As a treat, I occasionally feed a blend of fresh fruit, the geckos really seem to enjoy this. This blend usually includes: Peaches, Apricots, Strawberries, Bananas, and Mangos. Many people often think there geckos are not eating, but I think nine times out of ten there geckos are eating and they are just not noticing. Juvenile cresteds don't need to eat that much to survive so you may not notice the small amounts of food they are eating. I have never had a crested die from starving itself, so as long as there is food available they will eventually eat. Though if you are absolutely certain your gecko is not eating or losing weight then I advise you to take the animal to the vet to see if there is a bigger problem at hand.

Here is a what my breeder tubs look like. It is a 72qt. tubware container. I cut a hole in the top and added thin mesh. Then I added some PVC perches and some foliage and a nest box.
Breeding: The first requirement is to have a breeding pair, see pictures below to see the difference in the sexes. Before I breed, around Thanksgiving, I start to cool down the cresteds. I cool them for 2-3 months at around 63-70 degrees. I also reduce feeding during this time period. After cooling, usually in late February/early March I raise temperatures and resume my normal feeding schedule. I breed my cresteds in pairs up to 1.3, this way I can keep track of all my geckos and keep records of weights, clutches, etc. Though some breeders have bred cresteds in groups up to eight or nine females for one male and have had good success, I just prefer to keep records of everything. After introducing the male and females together you should see eggs in about 25-45 days. Make sure to provide a nest box during this time. My nest boxes are 6qt. shoeboxes with a 2x3 inch hole cut in the lid. I fill the box with 2.5-3 inches of damp (not soaking) peat moss. Make sure to keep an eye on females during breeding to make sure they are getting their nutritional requirements met. Also keep an eye on females so you know when they have laid eggs, as you want to remove the eggs and put them in an incubator as fast as possible. I try to have the eggs removed within 12 hours of them being laid, sooner the better. Also when you find eggs, try to keep them facing the same way they were laid as rolling the eggs could cause the developing embryos to drown in their own yolk. I usually get 7-9 clutches a year per female as I only breed mine from March to November, some breeders breed their cresteds year round which yields as many as 13 clutches a year. I don't find this advisable as you risk burning out your females quicker and it is very hard on the gecko, which increases the risk of disease an death.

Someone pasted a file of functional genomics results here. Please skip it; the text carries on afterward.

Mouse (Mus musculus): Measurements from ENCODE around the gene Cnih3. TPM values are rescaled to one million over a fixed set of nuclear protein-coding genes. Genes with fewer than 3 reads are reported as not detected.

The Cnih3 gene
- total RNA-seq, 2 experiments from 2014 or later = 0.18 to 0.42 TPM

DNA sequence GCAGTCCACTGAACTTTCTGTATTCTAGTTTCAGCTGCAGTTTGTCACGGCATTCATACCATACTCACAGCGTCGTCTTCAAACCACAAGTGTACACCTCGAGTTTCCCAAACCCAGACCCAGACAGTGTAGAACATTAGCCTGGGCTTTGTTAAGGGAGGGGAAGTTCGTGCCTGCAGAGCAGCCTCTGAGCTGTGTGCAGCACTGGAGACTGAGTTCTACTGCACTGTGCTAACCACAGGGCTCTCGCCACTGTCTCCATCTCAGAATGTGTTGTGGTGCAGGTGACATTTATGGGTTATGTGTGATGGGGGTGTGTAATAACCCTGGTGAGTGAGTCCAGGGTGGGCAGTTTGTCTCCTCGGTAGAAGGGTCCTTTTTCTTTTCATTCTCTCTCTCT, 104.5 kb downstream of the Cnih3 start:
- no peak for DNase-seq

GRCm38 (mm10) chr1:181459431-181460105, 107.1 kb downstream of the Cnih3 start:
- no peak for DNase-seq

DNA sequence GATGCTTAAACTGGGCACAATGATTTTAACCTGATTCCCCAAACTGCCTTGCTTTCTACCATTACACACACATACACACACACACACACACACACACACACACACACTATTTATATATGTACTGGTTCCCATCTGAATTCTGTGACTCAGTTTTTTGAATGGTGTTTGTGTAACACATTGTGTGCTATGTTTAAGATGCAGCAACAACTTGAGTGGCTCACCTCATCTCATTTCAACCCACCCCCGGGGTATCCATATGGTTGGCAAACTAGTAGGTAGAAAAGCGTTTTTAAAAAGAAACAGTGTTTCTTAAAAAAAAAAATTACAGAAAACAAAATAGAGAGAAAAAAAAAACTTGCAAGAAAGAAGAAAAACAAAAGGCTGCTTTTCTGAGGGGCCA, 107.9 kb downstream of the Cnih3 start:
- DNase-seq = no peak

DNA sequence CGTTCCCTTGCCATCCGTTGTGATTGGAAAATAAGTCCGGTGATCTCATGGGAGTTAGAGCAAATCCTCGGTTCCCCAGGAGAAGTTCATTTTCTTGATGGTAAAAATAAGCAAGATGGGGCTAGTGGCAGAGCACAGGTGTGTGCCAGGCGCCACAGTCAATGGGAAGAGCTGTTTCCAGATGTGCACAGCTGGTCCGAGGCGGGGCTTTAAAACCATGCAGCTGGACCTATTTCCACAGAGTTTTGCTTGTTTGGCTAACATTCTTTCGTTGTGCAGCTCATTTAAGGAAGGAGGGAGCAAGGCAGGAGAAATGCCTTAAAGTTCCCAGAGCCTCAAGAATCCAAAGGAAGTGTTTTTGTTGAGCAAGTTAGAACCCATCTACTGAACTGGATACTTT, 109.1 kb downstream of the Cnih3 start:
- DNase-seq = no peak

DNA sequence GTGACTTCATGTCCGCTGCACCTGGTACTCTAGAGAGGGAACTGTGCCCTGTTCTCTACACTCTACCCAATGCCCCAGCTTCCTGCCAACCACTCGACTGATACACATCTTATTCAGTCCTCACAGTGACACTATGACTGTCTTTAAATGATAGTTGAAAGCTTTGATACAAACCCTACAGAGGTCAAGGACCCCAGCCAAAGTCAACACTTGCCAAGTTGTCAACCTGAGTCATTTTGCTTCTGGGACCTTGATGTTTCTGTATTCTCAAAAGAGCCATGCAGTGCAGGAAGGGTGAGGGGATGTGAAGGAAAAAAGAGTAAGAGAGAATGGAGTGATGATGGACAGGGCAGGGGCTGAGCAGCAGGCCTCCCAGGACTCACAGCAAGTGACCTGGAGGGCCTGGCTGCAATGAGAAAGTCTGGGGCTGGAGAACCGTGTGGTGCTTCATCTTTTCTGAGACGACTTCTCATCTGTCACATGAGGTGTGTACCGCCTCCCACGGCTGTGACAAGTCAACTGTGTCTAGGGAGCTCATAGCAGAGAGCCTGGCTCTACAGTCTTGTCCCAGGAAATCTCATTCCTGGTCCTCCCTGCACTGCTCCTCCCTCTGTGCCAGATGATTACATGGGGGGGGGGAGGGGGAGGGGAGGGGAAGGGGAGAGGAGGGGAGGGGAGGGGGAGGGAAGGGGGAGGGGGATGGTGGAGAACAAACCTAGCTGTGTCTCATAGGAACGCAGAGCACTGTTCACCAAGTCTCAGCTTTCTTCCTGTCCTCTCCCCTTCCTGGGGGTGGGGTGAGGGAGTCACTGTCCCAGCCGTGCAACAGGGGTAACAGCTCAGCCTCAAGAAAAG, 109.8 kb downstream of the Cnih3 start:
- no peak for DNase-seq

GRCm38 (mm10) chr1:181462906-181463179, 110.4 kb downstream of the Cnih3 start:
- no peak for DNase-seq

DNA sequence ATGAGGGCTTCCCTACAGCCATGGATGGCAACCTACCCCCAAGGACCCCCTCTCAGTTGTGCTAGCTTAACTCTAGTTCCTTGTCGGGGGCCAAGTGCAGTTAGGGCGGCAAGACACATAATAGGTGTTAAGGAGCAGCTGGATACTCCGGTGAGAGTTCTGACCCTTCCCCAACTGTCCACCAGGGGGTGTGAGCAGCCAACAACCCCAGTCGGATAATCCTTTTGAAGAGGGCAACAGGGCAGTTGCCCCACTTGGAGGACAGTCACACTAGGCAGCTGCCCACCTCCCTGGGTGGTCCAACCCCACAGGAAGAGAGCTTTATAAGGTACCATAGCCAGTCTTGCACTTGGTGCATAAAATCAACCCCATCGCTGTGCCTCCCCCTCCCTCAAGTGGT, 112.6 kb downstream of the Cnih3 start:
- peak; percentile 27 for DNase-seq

Female crested gecko laying eggs
Incubation: I have incubated eggs on Vermiculite and Perlite, and both have served there purpose well. I mix 1 part Vermiculite or Perlite to 1 part water (by WEIGHT) in large tub ware containers. I punch 2-3 tacks through the lid for circulation, though some breeders use airtight containers with no air holes with good results. I would recommend using a clear container so you can monitor eggs without opening the container as continuous opening will cause the eggs to dry out faster. Though I do recommend opening the container once a week to allow air exchange. Eggs can be incubated anywhere from 70-80 degrees. Incubation times vary with temperature, but usually the hotter they are kept the faster the incubation time with cooler temps taking longer. Most of my eggs hatch around 70-90 days, average is around 80 days.

Defense: Crested geckos can and will drop their tails if threatened, the whole point is to confuse the predator with what just happened, so while the predator is trying to figure out what to make of the situation the gecko disappears. Unlike other geckos, Crested geckos do not regenerate their tails. If your gecko drops its tail, don't freak out, it is fairly normal and in matter of fact most wild Crested geckos are tailless. Many people believe tails are more of a hindrance to cresteds as there pelvises are not made to handle the weight of the tail, which causes floppy tail syndrome, although calcium supplies also plays a factor in this. Cresteds also make many different clicks, barks, and chirps when threatened as well as during breeding.

Conclusion: Crested Geckos have taken off since their rediscovery and is currently one of the most common pet geckos out there. They just come in so many colors and patterns it seems there is one out there for everyone. I would recommend Crested geckos to anyone!


Male crested gecko
Female crested gecko



Climate for New Caledonia
Month
Temperature
Relative Humidity
F C Percent
January 78.4 25.8 77
February 78.9 26.1 79